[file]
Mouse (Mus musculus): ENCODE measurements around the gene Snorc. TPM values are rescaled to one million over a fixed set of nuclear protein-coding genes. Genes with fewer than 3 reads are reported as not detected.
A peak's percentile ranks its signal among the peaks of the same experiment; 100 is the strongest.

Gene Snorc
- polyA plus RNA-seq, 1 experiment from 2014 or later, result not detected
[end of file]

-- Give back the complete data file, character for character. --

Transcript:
Mouse (Mus musculus): ENCODE measurements around the gene Snorc. TPM values are rescaled to one million over a fixed set of nuclear protein-coding genes. Genes with fewer than 3 reads are reported as not detected.
A peak's percentile ranks its signal among the peaks of the same experiment; 100 is the strongest.

Gene Snorc
- polyA plus RNA-seq, 1 experiment from 2014 or later, result not detected